Is Poverty a Sin in the Bible?

Is Poverty a Sin in the Bible
Written by Christopher Turk

God neither created nor intended for you to live in poverty. We can infer from everything we know about God that He is a God of abundance. But does it mean that poverty is a sin in the Bible?

God’s plan did not include poverty. It came into existence when humanity veered off course. Adam and Eve didn’t realize they were also choosing poverty when they made the sinful decision. But what they received instead was poverty, along with pain, abuse, and injustice. And we are still dealing with the effects today.

Your own poor choices may be the cause of your financial issues. Or it’s possible that you’re experiencing unfair circumstances that are totally out of your control. But regardless of how you got there, it’s critical to understand that God created you for more.

The Bible’s Answer About Poverty

God never intended people to be poor. Poverty which is a type of material and spiritual slavery is explained numerous times in the Bible.  It is evident from Deuteronomy 15:4-6 that poverty is not necessary.

Why does God state to the people that “there need be no poor people among you”? Because the environment He gave us to live in and the land He gave us are both good.

God wants to give people plenty of resources, including food, money, and clothing. Keep in mind that everything in the world is God’s, and He gives it to us so we can meet our needs.

But, God does not promise to meet all of our physical needs regardless of what we do. Instead, He states that the blessing is contingent on obedience. God’s promise of provision is only valid as long as we follow His principles. Poverty results from sin, but obedience results in blessing.

Poverty is not always an indication of God’s displeasure. The poor can be entirely innocent (Proverbs 28:6) and wise (Ecclesiastes. 9:15). Other scriptures, however, warn us that inebriation, overindulgence, and laziness (Prov. 23:21), as well as chasing fantasies, can lead to poverty (Prov. 28:19).

The Bible also cautions about the dangers of certain temptations that are especially appealing to the poor. The most apparent temptation is to steal food. It can scale up to other types of criminal behavior motivated by a desire or need for money, such as gang-related activities, drug dealing, and so on. In turn, it highlights the reality of 1 Timothy 6:9-10.

The Scripture forbids another sin, the envy of the wealthy (e.g., Ps. 73). The 10th Commandment, which forbids coveting a neighbor’s possessions, is directly related to this.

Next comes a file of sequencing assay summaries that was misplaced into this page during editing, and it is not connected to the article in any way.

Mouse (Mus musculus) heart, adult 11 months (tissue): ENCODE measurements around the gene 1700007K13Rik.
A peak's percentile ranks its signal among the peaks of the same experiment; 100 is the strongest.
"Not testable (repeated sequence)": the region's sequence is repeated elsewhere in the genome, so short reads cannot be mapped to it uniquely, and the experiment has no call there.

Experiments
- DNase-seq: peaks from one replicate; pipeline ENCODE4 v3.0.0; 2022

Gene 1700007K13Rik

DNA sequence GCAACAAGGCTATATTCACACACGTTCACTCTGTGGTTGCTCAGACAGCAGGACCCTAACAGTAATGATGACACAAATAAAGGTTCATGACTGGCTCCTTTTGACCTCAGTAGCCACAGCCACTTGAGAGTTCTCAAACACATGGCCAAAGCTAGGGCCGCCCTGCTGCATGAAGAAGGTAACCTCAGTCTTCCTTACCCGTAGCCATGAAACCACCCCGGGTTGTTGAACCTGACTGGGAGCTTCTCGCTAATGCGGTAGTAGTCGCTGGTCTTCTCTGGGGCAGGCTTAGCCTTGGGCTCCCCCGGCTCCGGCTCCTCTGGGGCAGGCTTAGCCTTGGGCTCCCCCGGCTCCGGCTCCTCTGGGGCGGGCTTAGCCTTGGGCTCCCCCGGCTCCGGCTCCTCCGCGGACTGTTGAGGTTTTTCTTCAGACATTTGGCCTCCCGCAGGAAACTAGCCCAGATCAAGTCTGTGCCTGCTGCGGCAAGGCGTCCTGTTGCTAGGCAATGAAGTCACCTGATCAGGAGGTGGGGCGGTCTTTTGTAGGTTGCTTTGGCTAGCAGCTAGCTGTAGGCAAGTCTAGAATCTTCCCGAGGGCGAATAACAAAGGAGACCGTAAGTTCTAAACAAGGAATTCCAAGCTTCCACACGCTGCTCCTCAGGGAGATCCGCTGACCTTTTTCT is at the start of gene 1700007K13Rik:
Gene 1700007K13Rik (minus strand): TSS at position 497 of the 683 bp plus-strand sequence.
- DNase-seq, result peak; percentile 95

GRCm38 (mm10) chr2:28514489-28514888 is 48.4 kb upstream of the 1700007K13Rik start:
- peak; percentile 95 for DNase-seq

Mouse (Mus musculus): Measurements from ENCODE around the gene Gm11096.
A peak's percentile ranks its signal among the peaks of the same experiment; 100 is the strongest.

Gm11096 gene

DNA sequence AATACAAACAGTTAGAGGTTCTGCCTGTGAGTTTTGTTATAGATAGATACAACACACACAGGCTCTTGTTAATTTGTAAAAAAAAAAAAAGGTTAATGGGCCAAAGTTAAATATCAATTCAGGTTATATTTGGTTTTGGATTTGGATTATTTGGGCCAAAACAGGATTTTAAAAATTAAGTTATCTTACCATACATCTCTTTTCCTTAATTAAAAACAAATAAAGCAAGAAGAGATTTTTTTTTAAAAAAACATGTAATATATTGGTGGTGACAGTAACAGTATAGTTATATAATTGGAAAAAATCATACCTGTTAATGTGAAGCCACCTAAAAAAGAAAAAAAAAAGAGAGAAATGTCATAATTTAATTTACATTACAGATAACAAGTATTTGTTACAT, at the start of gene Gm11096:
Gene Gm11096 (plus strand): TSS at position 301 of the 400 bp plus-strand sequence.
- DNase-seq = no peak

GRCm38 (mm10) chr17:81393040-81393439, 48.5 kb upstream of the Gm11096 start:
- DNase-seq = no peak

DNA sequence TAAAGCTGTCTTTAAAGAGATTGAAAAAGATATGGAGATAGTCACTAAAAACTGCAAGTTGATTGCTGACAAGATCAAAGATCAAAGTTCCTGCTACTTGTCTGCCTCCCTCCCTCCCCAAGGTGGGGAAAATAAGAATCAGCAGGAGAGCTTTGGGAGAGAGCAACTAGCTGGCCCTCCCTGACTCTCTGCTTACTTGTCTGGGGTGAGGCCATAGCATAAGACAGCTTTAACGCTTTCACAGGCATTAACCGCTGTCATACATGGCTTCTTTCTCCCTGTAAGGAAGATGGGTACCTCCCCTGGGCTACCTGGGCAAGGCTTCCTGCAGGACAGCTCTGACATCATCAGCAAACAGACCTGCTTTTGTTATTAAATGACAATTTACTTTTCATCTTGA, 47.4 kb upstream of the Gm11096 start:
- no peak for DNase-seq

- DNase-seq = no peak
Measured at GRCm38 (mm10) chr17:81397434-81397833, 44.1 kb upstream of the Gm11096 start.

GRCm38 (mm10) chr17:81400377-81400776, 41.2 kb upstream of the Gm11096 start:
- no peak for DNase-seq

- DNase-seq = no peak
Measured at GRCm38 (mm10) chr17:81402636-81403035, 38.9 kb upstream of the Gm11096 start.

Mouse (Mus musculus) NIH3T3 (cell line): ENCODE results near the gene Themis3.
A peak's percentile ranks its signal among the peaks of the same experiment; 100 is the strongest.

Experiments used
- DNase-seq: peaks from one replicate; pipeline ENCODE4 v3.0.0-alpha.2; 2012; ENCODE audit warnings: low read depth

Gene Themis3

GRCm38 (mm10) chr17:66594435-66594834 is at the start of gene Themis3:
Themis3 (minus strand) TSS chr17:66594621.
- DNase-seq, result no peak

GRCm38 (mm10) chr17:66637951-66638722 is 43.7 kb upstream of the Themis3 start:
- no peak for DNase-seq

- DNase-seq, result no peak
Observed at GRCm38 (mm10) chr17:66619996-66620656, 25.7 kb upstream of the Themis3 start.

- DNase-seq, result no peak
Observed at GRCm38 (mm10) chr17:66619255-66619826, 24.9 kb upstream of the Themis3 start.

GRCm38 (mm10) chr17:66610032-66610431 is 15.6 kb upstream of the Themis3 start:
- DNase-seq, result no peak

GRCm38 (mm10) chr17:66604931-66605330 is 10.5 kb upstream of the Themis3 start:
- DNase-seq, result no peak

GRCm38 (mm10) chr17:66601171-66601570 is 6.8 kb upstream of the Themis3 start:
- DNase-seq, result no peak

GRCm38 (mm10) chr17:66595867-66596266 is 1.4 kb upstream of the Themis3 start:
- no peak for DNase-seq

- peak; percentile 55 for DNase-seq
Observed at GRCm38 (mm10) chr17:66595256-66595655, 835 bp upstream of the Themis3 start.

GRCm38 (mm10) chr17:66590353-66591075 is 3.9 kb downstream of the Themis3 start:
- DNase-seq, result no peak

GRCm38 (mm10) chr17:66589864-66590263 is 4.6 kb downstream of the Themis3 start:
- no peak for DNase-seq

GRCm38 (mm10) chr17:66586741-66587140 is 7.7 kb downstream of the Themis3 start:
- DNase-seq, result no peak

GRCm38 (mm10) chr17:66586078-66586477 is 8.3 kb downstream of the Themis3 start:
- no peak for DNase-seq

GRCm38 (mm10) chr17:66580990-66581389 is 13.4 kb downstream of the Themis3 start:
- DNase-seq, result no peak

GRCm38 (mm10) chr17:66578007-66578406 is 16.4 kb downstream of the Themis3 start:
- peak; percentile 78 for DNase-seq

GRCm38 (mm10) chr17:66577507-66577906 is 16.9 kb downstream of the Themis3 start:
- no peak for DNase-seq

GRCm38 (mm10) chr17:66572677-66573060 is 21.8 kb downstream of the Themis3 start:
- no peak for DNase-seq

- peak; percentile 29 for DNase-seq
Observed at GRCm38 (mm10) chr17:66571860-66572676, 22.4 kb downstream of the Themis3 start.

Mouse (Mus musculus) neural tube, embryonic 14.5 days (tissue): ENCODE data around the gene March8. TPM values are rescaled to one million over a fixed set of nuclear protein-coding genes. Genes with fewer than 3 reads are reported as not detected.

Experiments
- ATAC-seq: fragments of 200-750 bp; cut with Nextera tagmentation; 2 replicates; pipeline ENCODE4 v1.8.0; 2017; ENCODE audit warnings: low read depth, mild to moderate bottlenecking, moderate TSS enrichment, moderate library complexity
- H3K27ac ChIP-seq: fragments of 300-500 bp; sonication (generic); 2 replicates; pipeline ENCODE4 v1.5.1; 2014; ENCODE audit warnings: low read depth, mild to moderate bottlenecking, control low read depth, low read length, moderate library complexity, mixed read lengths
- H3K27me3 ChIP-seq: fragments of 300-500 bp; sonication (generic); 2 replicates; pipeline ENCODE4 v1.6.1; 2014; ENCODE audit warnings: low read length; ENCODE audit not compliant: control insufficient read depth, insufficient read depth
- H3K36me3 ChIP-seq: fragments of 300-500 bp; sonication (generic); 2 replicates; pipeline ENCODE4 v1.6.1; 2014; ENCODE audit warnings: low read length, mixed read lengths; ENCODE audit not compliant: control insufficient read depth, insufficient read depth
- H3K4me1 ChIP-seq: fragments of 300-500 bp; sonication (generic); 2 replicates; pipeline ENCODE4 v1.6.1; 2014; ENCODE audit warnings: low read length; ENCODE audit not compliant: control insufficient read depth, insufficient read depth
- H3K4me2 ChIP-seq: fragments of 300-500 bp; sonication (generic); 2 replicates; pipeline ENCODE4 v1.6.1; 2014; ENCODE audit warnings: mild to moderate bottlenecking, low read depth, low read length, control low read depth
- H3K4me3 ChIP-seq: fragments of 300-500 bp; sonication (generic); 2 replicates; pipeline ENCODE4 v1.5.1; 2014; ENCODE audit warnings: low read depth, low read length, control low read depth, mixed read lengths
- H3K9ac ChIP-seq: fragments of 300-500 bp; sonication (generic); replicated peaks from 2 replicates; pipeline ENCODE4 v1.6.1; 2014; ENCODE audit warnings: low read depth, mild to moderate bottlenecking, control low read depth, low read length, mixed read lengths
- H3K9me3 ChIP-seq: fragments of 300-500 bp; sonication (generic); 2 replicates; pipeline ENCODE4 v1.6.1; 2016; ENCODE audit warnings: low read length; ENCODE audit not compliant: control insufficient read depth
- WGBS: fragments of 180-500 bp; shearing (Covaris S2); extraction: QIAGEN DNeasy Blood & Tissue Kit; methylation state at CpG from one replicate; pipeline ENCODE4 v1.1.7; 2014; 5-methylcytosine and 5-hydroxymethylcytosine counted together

The desire to bring down anyone ahead of oneself and take what belongs to them because they have more than oneself is the traditional definition of envy.

Envy and covetousness remain sins, regardless of how one covers this up in the language of “fairness” or “income redistribution.”

The Poor Isn’t Always “Blessed” or “Virtuous”

While it is possible for people to fall into poverty without their own faults, it is also possible for people to do so as a result of making bad choices and acting foolishly. Additionally, some sins are more prevalent among the poor than others. Because of this, poverty does not imply morality or goodness.

So why are the underprivileged considered blessed?

Poverty itself is not the problem; rather, the attitude of humbling dependence on God that it can foster in us. Because of this, Matthew’s rendering of the beatitude reads, “Blessed are the poor in spirit,” (Matt. 5:3)  rather than simply, “Blessed are the poor”.

It is foolish to depend on one’s own resources or the support of the government for security (Ps. 146: 3–4, 7–10). Instead, we must rely on God for our hope.

Bottom Line

Poverty can be a result of bad decisions in life. And while it can be a challenging situation that can tempt you to do a sin, it is important to lean on God during these times. 

In some cases, people suffer in poverty because people in their families, countries, or governments have sinned against them. It’s certainly unjust. However, sin is never acceptable, and victims are never justified in their mistreatment.

Regardless, Jesus came to free us from sin and its consequences, including poverty. God has a plan for your life, and pursuing it will set you financially free.

About the author

Christopher Turk

Christopher is the lead elder/pastor of the local Christian church in Penticton, British Columbia. He has a dedication to serving his Lord's church and a pulpit competence that honors the legacy of his predecessor. Christopher is a passionate visionary for the Lord and His Kingdom! His church ministry background spans over 30 years of full-time service.

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